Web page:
|Most important elements of ESG reporting||Global investors who agree|
|Clarity on ESG’s role in the investment process||56 percent|
|Reporting on specific E, S and G factors||55 percent|
|Third-party validation and review||44 percent|
|Carbon footprints||38 percent|
|U.N. Sustainable Development Goals||31 percent|
|Stewardship reports||30 percent|
|Proxy voting outcomes||23 percent|
|Case studies||23 percent|
Source: Capital Group ESG Global Study 2022
When it comes to fund reporting on ESG, investors are looking for more information on how a fund uses ESG factors in its investment process. More than half of global investors think clarity on ESG’s role in a fund’s investment process is one of the most important parts of reporting, according to Capital Group. Investors are also interested in more reporting on specific environmental, social and governance factors, as well as reporting around UN development goals and the outcomes of a fund’s proxy voting.
About ESG investors
While investor interest in ESG issues has increased in recent years, younger investors in particular expect their investments to reflect ESG concerns, according to a recent Stanford University study. Roughly two-thirds of millennial and Gen Z investors said they were very concerned about environmental and social issues, while about two-thirds of investors age 58 and older said they were only somewhat or not at all concerned, the study found.
Younger investors are even willing to tolerate lower returns in the pursuit of ESG goals. An average investor in their twenties or thirties was willing to lose between 6 percent and 10 percent of their investments in the interest of companies improving their environmental practices, while the average baby boomer was unwilling to lose anything, according to the study.
Young investors with more than $250,000 of wealth said they’d be willing to give up 14 percent of their wealth to advance ESG issues, the Stanford study found, while young investors with more modest savings would only be willing to give up 5-6 percent of their wealth. The study found young wealthy investors to be the primary drivers of ESG investing.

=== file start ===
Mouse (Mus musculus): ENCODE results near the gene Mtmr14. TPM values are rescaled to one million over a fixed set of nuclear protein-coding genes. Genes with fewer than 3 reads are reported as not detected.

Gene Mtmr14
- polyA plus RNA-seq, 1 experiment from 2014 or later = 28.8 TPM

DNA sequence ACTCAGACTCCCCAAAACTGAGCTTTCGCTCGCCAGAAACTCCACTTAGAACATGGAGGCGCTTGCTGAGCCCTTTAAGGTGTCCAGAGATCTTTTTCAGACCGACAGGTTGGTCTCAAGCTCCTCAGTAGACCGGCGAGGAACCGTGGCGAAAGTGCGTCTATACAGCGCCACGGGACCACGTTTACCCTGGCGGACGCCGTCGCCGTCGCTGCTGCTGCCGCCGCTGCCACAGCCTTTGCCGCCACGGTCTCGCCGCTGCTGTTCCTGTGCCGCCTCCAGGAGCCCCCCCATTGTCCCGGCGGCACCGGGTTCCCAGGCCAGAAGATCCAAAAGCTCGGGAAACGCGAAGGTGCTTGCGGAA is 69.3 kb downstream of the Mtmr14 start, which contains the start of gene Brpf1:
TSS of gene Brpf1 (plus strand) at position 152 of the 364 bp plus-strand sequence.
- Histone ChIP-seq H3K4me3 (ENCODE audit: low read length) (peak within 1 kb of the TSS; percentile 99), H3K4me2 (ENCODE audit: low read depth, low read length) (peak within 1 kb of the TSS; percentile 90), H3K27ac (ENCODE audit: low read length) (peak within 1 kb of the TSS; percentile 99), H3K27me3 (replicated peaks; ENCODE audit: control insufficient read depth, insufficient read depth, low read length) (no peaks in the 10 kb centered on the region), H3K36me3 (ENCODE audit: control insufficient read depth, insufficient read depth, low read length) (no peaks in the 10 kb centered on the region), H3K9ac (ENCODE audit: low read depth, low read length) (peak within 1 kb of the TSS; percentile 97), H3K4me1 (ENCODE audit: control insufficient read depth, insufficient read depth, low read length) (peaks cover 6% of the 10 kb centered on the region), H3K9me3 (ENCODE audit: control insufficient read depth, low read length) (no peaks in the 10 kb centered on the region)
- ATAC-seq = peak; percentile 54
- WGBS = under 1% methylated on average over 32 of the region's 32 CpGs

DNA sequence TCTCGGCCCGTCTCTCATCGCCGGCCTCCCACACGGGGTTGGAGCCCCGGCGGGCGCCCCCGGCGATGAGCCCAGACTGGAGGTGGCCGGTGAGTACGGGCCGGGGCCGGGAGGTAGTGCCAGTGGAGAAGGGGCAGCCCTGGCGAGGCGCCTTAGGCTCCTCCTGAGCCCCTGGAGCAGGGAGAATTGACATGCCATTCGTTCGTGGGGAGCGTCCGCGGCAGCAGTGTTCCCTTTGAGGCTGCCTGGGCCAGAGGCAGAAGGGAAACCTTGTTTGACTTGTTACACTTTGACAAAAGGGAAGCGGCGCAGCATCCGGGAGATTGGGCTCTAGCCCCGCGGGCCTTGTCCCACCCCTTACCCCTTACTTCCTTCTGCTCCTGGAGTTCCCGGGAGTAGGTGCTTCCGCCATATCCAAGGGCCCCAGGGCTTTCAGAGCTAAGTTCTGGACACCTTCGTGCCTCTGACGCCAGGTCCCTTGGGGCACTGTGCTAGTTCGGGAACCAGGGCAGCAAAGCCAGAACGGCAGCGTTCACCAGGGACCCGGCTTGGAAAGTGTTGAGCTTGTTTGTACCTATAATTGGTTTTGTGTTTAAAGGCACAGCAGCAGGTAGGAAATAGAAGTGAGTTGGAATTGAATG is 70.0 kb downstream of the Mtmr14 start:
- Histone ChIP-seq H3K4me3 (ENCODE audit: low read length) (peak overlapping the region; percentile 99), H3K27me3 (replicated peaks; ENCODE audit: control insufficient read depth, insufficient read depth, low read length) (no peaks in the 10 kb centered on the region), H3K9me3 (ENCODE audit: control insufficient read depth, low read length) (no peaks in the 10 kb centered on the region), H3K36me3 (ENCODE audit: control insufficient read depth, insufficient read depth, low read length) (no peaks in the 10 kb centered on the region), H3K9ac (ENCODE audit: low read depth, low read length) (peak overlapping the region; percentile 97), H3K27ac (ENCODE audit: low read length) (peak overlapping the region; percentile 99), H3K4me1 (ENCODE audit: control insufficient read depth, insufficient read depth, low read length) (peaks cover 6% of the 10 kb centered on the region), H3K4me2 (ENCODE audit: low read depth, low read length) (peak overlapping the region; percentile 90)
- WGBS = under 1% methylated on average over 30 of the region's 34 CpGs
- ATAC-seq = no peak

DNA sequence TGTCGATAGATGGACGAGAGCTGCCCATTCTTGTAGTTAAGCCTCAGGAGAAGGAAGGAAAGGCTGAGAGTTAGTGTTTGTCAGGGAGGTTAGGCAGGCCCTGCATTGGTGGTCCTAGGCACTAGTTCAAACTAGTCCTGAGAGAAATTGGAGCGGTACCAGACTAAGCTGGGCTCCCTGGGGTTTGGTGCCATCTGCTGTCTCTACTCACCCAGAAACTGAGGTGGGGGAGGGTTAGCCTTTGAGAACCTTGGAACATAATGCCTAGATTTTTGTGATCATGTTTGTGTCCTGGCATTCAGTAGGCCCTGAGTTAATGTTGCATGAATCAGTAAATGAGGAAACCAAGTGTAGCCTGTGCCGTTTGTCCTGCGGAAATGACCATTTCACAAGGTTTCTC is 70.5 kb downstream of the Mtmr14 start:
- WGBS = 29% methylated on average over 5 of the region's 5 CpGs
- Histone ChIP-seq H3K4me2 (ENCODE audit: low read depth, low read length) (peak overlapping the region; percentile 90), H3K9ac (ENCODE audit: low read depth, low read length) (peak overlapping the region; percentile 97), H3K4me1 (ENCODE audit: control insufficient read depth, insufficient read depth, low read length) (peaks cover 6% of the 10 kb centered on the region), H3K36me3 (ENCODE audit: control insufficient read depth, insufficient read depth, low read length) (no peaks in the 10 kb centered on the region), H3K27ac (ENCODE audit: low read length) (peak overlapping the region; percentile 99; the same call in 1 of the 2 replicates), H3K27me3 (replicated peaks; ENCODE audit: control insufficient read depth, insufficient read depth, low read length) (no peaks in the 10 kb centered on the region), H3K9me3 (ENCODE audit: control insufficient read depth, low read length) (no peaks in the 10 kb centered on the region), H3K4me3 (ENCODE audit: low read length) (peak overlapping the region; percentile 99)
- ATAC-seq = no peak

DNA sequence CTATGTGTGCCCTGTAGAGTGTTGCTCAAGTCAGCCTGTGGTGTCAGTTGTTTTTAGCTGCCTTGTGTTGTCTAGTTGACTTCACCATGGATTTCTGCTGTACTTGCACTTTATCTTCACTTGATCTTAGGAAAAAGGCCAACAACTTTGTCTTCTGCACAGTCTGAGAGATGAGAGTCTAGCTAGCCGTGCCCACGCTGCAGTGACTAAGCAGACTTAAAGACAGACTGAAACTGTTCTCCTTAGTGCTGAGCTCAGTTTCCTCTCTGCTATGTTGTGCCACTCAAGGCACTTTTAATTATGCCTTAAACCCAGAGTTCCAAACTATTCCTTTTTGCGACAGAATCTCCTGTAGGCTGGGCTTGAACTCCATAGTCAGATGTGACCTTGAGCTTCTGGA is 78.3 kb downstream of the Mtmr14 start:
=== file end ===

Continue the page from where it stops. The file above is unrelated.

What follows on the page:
Pros and cons of ESG investing
- Investment returns can still be strong.
- Some ESG funds are available at relatively low costs.
- Money can make an impact while earning a return.
- ESG fund holdings may overlap with traditional index funds, but come with higher costs.
- Companies that score well on ESG factors may surprise socially-conscious investors.
- Data isn’t clear on whether returns are sacrificed when investing in ESG funds or if ESG investing makes its desired impact.
ESG investing is one of the most popular investing trends right now and is likely to remain a key consideration for investors for years to come. If you’re interested in ESG investing, you can choose whether to invest in individual companies through their stocks, or through ESG funds that hold many different companies and help investors with diversification. Be sure to research any investments before making a purchase. Some funds may hold companies that don’t align with your values, so be sure to choose investments that you think will have the impact you’re looking for.